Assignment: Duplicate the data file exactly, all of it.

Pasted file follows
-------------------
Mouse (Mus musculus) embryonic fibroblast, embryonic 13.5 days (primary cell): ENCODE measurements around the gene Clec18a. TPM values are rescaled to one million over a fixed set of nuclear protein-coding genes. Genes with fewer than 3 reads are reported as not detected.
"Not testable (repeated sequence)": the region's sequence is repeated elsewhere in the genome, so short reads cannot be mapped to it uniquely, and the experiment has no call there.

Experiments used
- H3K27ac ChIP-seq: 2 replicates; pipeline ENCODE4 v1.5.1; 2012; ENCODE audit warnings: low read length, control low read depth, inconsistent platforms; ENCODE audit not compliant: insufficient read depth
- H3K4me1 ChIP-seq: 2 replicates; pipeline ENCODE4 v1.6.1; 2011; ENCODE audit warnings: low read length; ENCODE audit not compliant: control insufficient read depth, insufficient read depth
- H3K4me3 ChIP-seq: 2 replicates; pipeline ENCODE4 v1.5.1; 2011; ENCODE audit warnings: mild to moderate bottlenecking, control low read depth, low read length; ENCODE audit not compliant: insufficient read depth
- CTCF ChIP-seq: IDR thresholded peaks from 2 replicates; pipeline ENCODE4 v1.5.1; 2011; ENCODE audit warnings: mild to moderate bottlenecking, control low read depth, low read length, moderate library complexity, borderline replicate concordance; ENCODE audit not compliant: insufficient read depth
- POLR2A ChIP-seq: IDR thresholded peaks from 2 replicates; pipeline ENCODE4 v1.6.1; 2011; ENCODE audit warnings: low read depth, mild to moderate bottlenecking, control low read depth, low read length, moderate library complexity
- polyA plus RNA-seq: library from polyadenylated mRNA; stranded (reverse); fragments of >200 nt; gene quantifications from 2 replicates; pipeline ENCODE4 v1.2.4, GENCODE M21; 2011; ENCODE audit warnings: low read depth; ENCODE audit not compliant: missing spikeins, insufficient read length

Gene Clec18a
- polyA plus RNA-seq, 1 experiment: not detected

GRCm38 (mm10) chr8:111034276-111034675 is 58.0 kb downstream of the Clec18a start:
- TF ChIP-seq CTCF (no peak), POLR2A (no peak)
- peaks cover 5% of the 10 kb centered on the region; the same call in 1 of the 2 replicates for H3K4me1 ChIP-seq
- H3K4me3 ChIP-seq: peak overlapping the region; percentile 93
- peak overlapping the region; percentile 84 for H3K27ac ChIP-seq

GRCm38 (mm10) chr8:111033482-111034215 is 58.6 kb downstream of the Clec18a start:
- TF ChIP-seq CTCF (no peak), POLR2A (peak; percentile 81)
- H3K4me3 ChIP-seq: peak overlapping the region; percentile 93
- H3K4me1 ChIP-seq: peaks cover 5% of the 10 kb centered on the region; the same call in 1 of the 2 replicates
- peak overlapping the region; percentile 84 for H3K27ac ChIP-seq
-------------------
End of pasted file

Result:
Mouse (Mus musculus) embryonic fibroblast, embryonic 13.5 days (primary cell): ENCODE measurements around the gene Clec18a. TPM values are rescaled to one million over a fixed set of nuclear protein-coding genes. Genes with fewer than 3 reads are reported as not detected.
"Not testable (repeated sequence)": the region's sequence is repeated elsewhere in the genome, so short reads cannot be mapped to it uniquely, and the experiment has no call there.

Experiments used
- H3K27ac ChIP-seq: 2 replicates; pipeline ENCODE4 v1.5.1; 2012; ENCODE audit warnings: low read length, control low read depth, inconsistent platforms; ENCODE audit not compliant: insufficient read depth
- H3K4me1 ChIP-seq: 2 replicates; pipeline ENCODE4 v1.6.1; 2011; ENCODE audit warnings: low read length; ENCODE audit not compliant: control insufficient read depth, insufficient read depth
- H3K4me3 ChIP-seq: 2 replicates; pipeline ENCODE4 v1.5.1; 2011; ENCODE audit warnings: mild to moderate bottlenecking, control low read depth, low read length; ENCODE audit not compliant: insufficient read depth
- CTCF ChIP-seq: IDR thresholded peaks from 2 replicates; pipeline ENCODE4 v1.5.1; 2011; ENCODE audit warnings: mild to moderate bottlenecking, control low read depth, low read length, moderate library complexity, borderline replicate concordance; ENCODE audit not compliant: insufficient read depth
- POLR2A ChIP-seq: IDR thresholded peaks from 2 replicates; pipeline ENCODE4 v1.6.1; 2011; ENCODE audit warnings: low read depth, mild to moderate bottlenecking, control low read depth, low read length, moderate library complexity
- polyA plus RNA-seq: library from polyadenylated mRNA; stranded (reverse); fragments of >200 nt; gene quantifications from 2 replicates; pipeline ENCODE4 v1.2.4, GENCODE M21; 2011; ENCODE audit warnings: low read depth; ENCODE audit not compliant: missing spikeins, insufficient read length

Gene Clec18a
- polyA plus RNA-seq, 1 experiment: not detected

GRCm38 (mm10) chr8:111034276-111034675 is 58.0 kb downstream of the Clec18a start:
- TF ChIP-seq CTCF (no peak), POLR2A (no peak)
- peaks cover 5% of the 10 kb centered on the region; the same call in 1 of the 2 replicates for H3K4me1 ChIP-seq
- H3K4me3 ChIP-seq: peak overlapping the region; percentile 93
- peak overlapping the region; percentile 84 for H3K27ac ChIP-seq

GRCm38 (mm10) chr8:111033482-111034215 is 58.6 kb downstream of the Clec18a start:
- TF ChIP-seq CTCF (no peak), POLR2A (peak; percentile 81)
- H3K4me3 ChIP-seq: peak overlapping the region; percentile 93
- H3K4me1 ChIP-seq: peaks cover 5% of the 10 kb centered on the region; the same call in 1 of the 2 replicates
- peak overlapping the region; percentile 84 for H3K27ac ChIP-seq